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Dollar Cost Averaging

Main Concept

Dollar cost averaging is a method of investing in the stock market that minimizes risk and is based on simple statistics. The idea behind this technique is to purchase a fixed dollar amount of stocks at regular intervals rather than all at one time. The idea is that when the stock is cheaper, more stock will be bought for the same price and when the cost is higher, less stock will be bought. The best way to learn about dollar cost averaging is through examples.

Example 1

 

Suppose Alice has $1000 that she wants to invest in stocks which currently cost $10 per share. She will either invest it as a lump-sum (all at once), or she will try dollar cost averaging by buying stocks each quarter (4 times a year). If she invests it all right away, she will purchase $1000 ÷ $10 = 100 shares. Suppose that at the end of the year each share is now worth $16 for a profit of $600.

If instead she used dollar cost averaging, she would at first buy $1000 ÷ 4 = $250 worth of stocks at $10 a share for 25 shares. Now suppose that after the first quarter, the stock is worth $5. She still buys $250 worth of shares, but this time it amounts to $250 ÷ $5 = 50 shares. At the next quarter the stock returns to $10 a share, and so she again buys 25 shares. At the final quarter stocks jump to $16 per share and she buys $250 worth, which amounts to $250 ÷ $16 =15.625 shares. She thus owns 25 + 50 + 25 + 15.625 = 115.625 total shares which are currently worth $16 each, so their net worth is 115.625 × $16 = $1850 and so she has a $850 profit - even higher than the lump-sum method!

 

Current

After 1st Quarter

After 2nd Quarter

After 3rd Quarter

$10

$5

$10

$16

 

Of course, dollar cost averaging does not always produce a higher profit. Typically, dollar cost averaging can be more effective if the market is quite volatile, whereas if the market is expected to have steady and consistent growth with low volatility then the lump sum method may be better.

 

Example 2

 

Consider the same example as above, except this time the share value at the end of each quarter is given by

Current

After 1st Quarter

After 2nd Quarter

After 3rd Quarter

$10

$12.50

$12.50

$16


It is clear that the lump-sum method yields the same profit of $600, but what about the dollar cost averaging method?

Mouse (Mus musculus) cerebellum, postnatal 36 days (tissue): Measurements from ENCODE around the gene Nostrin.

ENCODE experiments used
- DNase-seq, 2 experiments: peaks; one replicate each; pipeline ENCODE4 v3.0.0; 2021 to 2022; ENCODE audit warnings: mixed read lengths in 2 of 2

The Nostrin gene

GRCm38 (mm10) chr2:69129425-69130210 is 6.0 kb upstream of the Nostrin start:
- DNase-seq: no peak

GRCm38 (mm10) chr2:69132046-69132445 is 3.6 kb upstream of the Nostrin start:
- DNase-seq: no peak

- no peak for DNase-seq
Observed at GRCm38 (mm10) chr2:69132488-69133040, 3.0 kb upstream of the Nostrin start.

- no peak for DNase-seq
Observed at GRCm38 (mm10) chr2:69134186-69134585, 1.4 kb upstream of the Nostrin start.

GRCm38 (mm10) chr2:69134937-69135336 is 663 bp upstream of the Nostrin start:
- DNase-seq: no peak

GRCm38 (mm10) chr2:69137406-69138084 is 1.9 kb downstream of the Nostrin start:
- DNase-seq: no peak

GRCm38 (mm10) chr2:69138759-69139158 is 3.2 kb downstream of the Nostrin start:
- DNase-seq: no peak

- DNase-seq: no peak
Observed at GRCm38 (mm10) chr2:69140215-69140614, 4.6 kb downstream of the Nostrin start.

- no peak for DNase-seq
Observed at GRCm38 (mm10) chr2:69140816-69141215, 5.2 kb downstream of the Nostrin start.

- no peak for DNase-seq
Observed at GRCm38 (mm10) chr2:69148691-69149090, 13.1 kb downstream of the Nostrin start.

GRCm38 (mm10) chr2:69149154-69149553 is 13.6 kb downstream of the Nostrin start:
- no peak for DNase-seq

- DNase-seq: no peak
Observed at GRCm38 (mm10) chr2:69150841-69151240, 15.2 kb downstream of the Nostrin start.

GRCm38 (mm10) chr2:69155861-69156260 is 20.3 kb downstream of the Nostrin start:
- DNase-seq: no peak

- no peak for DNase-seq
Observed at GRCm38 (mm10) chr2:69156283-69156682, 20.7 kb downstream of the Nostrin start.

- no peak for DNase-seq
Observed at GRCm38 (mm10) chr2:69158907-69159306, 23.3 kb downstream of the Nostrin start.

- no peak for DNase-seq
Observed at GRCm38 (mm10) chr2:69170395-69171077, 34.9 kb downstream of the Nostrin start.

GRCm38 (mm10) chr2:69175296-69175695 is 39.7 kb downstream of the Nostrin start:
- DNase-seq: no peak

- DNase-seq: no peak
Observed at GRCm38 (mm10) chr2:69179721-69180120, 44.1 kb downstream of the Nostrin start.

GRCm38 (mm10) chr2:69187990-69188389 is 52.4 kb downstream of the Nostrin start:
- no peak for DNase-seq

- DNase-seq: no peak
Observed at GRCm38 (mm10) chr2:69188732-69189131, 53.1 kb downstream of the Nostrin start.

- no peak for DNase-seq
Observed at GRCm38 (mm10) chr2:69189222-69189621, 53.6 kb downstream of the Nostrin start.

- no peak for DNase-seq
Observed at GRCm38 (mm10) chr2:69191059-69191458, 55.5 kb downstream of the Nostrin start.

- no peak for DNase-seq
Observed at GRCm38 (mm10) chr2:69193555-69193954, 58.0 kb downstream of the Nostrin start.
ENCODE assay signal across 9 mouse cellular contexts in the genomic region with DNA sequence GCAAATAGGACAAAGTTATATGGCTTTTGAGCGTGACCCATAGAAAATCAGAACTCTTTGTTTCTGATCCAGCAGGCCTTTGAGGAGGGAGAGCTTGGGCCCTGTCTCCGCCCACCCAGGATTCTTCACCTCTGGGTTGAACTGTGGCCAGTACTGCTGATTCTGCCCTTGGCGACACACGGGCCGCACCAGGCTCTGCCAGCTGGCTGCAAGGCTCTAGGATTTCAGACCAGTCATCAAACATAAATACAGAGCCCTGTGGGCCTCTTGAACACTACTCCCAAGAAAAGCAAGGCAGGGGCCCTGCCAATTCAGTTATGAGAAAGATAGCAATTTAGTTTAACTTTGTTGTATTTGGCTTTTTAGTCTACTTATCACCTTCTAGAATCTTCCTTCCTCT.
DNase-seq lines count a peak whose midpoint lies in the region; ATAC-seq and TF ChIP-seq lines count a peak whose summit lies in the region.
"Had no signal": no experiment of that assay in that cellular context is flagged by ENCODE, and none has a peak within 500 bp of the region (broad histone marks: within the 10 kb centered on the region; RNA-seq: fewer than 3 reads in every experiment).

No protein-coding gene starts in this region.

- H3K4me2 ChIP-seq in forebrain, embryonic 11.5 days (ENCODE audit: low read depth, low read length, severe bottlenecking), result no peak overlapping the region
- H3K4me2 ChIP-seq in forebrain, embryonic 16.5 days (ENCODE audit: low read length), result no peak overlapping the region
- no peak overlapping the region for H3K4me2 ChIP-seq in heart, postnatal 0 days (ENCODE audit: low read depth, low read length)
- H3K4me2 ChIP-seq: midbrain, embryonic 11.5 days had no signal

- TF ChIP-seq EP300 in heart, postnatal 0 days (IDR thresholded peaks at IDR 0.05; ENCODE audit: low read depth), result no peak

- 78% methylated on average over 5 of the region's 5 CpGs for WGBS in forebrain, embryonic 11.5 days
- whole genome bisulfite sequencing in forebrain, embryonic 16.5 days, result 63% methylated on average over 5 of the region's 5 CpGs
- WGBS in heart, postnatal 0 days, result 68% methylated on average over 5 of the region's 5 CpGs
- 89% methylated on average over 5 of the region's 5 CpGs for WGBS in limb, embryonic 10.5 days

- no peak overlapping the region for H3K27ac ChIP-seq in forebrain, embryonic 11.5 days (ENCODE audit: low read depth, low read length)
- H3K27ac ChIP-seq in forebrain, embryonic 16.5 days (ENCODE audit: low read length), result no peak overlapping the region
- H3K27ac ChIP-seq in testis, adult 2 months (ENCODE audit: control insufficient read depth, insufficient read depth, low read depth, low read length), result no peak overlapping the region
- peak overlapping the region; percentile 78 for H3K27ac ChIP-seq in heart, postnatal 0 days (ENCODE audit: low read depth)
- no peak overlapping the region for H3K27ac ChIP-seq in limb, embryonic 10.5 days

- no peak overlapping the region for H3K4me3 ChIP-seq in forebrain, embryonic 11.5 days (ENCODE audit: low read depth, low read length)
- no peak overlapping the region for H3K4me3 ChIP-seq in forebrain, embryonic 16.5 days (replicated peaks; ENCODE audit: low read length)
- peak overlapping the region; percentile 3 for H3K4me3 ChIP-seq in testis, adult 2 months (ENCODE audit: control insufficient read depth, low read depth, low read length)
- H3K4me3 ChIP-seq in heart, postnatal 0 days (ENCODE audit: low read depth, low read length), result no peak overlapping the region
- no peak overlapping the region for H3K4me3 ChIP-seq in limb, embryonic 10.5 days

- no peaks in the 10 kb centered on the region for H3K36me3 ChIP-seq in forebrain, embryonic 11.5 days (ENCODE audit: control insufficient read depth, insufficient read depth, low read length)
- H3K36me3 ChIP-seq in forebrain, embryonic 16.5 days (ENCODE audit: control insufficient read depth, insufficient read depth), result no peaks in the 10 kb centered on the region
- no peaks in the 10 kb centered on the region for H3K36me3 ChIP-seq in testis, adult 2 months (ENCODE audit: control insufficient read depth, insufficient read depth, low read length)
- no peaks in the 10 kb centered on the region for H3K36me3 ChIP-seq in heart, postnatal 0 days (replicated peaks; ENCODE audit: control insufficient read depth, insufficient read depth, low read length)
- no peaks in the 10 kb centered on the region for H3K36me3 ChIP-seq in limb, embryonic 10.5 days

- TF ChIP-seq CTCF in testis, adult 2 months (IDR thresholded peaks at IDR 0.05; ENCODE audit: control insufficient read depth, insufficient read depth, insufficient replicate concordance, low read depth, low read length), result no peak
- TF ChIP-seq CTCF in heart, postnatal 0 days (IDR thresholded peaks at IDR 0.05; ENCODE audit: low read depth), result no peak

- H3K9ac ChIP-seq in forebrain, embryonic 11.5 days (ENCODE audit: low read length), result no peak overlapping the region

Immediately Bob would buy 25 shares at $10 per share. At the end of the first and second quarters, he buys 20 shares at $12.50 apiece for $250 in each case. In the final quarter, the price jumps to $16 per share and for that price he can buy 15.625 shares. At the end of the year, Bob now owns 25 + 20 + 20 + 15.625 = 80.625 shares which is worth $16 × 80.625 = $1290, which is not as high a profit as the lump-sum method would have given him, but it's still a sizeable profit.

 

The dollar cost averaging method is clearly not always superior to the lump-sum method, but it does reduce some of the effects of fluctuations in the market. Statistically, for a market which is 50% likely to go up or down, the dollar cost averaging method, on average, has a higher return than the lump-sum method. However, in an increasing market, the lump-sum method usually has a higher return but can suffer from volatility.


The demonstration below illustrates the difference between the lump-sum and dollar cost averaging methods. Notice that when the lump-sum method loses money, the averaging method usually does not lose as much money. In this way the averaging method reduces the variance of the potential return. Note that because there are assumptions in this model, it is not guaranteed to be reflective of real life. This model operates under the assumptions that


1) No commission is charged for buy/selling stocks.

2) The market is simulated by geometric Brownian motion.

3) The market is volatile but tends to increase by about 10% over 50 years.

 

The markers indicate when you bought stock according to the dollar cost averaging settings.

 

Risk Level

 

Buying Frequency

 times per year

Contribution Amount

$

Length of Investment

 years

 

Lump-sum

Total Invested

$

Final Return

$

Net Profit

$

 

Dollar cost averaging

Total Invested

$

Final Return

$

Net Profit

$

 

 

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